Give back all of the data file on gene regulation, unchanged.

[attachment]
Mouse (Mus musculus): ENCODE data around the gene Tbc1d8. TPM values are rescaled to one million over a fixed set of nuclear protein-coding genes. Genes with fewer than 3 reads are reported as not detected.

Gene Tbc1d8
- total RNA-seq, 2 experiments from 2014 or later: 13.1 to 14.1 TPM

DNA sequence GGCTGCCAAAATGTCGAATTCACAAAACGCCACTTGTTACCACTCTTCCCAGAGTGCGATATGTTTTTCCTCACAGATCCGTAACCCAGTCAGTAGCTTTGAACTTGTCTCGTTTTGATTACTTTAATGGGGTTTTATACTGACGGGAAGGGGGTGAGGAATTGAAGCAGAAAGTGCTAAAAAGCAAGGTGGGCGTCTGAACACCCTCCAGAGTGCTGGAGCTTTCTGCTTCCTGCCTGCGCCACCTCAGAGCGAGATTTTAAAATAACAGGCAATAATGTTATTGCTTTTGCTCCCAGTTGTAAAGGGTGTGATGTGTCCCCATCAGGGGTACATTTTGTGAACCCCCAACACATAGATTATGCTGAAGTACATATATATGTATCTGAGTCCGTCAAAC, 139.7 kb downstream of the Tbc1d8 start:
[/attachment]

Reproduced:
Mouse (Mus musculus): ENCODE data around the gene Tbc1d8. TPM values are rescaled to one million over a fixed set of nuclear protein-coding genes. Genes with fewer than 3 reads are reported as not detected.

Gene Tbc1d8
- total RNA-seq, 2 experiments from 2014 or later: 13.1 to 14.1 TPM

DNA sequence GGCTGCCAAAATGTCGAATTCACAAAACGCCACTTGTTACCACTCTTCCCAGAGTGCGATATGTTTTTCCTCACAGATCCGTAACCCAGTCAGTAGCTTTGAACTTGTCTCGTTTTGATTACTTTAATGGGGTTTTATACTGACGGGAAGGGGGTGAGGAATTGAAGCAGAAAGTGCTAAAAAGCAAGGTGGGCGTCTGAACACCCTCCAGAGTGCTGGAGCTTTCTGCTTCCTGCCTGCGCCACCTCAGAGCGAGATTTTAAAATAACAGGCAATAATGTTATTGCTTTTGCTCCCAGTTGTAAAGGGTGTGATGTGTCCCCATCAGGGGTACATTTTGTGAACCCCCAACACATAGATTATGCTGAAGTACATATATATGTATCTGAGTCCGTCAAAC, 139.7 kb downstream of the Tbc1d8 start: